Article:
The story is told by Gerald Folger, a colonist with nautical experience, who's has been promised a reward if he leads the less seaworthy Sons of Liberty in a raid on a ship loaded with tea in Boston Harbor. The narrator begins to feel self-conscious about being disguised like a Mohawk when he sees in the crowd Ruthie, an indigenous woman his father once kept as an indentured servant:
When the tea leaves again pile so high that they spill back on deck, Gerald Folger kicks them out onto the harbor’s mud flats. Wearing nothing above the waist but a layer of burnt cork over his skin and chicken feathers in his hair, he has been moving fast to stay warm in the cold December daylight, but the tea leaves keep coming as if they grow below decks. So far they’ve hauled over 200 tea chests out of the ship’s hold and emptied them overboard. They’re a tad past halfway through. The leaves are wearing down the party guests.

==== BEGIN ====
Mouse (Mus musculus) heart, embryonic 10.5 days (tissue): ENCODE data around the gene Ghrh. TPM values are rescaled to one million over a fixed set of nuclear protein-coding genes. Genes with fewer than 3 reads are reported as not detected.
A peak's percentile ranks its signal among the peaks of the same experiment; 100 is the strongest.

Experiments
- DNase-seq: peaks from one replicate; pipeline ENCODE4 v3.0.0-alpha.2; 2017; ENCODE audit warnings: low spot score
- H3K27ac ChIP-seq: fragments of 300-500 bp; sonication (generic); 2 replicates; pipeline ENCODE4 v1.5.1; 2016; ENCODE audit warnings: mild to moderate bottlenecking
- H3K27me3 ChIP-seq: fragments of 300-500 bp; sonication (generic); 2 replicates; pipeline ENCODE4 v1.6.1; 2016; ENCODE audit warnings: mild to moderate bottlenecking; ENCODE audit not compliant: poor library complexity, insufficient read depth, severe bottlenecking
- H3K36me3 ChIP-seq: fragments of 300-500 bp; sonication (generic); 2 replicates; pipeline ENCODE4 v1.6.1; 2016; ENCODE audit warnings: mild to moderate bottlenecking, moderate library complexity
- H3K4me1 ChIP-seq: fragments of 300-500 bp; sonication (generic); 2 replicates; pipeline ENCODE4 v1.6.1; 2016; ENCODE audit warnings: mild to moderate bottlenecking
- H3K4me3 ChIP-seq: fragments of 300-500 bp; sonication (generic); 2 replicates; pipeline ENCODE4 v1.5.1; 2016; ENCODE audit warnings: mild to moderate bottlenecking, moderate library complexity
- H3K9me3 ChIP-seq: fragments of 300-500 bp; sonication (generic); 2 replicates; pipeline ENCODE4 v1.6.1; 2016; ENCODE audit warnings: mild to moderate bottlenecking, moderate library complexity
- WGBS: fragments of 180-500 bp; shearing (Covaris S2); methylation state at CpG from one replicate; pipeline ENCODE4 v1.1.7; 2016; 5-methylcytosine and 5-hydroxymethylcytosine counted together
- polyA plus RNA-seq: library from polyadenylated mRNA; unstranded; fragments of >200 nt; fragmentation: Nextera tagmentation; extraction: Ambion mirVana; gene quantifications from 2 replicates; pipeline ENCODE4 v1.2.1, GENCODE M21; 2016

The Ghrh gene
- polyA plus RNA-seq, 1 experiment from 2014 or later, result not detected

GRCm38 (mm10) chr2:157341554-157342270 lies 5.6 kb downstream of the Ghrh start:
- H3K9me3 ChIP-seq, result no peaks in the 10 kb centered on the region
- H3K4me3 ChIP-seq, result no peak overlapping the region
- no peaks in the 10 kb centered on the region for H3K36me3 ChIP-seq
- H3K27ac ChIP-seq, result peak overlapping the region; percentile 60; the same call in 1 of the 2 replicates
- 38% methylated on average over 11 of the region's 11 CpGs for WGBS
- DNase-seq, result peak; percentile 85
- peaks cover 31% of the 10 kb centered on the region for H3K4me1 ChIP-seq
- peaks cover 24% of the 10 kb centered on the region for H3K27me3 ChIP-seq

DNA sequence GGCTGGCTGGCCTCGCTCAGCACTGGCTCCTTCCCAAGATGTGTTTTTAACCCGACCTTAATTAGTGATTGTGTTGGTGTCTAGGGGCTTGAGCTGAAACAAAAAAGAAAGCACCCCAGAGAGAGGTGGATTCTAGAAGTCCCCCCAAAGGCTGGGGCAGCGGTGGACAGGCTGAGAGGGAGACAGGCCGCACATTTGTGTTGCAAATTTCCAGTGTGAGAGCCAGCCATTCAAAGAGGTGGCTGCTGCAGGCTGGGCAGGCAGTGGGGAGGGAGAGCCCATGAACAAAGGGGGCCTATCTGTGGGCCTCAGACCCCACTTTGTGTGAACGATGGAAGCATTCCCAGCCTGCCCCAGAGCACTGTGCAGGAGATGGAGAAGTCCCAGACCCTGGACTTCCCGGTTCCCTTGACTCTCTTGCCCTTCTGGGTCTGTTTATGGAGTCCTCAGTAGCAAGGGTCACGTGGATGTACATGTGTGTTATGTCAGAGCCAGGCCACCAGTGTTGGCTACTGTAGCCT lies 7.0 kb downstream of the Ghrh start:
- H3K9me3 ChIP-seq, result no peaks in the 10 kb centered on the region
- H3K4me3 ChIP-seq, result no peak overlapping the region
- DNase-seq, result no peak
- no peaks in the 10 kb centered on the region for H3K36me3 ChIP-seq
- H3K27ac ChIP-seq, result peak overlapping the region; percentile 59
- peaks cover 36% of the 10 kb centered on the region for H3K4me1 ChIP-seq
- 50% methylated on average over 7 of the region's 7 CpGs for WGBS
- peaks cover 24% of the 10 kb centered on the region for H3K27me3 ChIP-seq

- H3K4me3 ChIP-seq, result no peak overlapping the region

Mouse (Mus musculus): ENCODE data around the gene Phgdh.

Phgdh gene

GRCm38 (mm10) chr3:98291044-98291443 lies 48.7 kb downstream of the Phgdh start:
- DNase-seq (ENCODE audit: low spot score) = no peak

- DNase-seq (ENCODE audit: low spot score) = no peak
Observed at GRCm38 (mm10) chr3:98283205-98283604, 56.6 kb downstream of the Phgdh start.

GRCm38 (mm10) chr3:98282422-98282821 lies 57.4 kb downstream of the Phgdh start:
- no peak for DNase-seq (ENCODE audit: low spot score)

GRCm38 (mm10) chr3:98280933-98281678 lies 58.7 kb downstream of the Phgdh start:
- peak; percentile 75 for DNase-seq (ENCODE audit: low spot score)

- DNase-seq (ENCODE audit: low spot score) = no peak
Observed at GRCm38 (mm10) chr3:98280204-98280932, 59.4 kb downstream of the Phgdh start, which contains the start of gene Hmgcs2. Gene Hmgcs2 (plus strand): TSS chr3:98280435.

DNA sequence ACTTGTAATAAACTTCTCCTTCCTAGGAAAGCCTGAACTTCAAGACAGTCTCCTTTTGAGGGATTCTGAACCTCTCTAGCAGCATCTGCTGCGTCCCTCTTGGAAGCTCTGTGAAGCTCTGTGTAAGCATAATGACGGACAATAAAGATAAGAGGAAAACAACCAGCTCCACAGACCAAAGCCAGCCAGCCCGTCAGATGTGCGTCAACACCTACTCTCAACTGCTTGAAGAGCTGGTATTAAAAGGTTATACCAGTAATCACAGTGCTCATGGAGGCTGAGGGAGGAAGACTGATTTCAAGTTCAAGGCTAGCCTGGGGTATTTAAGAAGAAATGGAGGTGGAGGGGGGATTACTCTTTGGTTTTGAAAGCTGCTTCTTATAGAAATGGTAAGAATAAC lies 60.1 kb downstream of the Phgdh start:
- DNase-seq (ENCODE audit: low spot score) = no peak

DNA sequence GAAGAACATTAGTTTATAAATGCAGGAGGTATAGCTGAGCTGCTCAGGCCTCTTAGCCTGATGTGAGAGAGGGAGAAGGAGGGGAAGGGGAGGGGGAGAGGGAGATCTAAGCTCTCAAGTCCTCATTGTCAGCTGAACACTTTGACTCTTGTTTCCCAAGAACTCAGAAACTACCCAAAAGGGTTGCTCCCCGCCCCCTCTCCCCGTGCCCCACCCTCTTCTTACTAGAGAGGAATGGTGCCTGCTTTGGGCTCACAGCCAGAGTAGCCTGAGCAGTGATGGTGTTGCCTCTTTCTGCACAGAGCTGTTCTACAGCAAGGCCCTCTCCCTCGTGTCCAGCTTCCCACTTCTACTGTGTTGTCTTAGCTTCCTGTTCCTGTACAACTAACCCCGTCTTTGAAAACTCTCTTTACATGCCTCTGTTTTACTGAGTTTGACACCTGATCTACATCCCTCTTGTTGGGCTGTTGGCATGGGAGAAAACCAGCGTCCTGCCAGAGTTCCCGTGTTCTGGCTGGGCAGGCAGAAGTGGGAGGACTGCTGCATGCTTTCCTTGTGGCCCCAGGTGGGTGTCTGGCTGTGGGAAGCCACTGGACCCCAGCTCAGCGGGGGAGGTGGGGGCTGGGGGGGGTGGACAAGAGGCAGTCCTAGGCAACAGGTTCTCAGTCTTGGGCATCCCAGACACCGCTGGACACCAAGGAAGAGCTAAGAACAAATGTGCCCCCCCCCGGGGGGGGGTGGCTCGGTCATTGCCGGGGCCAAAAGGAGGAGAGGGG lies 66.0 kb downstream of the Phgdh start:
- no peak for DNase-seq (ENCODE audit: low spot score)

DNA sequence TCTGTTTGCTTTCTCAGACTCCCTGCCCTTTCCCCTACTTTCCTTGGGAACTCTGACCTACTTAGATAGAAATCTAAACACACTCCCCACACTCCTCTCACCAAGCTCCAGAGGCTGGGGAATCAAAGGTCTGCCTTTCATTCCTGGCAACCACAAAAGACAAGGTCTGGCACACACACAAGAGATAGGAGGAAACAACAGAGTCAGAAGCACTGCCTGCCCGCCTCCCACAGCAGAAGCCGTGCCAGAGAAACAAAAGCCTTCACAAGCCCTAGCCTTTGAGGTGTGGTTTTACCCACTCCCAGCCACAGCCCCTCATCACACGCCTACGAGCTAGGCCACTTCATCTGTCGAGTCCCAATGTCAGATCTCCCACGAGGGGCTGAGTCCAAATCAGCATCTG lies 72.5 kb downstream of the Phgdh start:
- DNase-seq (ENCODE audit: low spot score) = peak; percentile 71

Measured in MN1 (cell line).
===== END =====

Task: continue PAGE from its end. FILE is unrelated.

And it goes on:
So the difference between stories and poems as spoken word seems to be that stories are arranged primarily around scenes; poems are organized by lines. I wasn't conscious of the difference. At least for today, I feel as if stories hold me by scenes and poems hold me with images and sometimes the music of a line.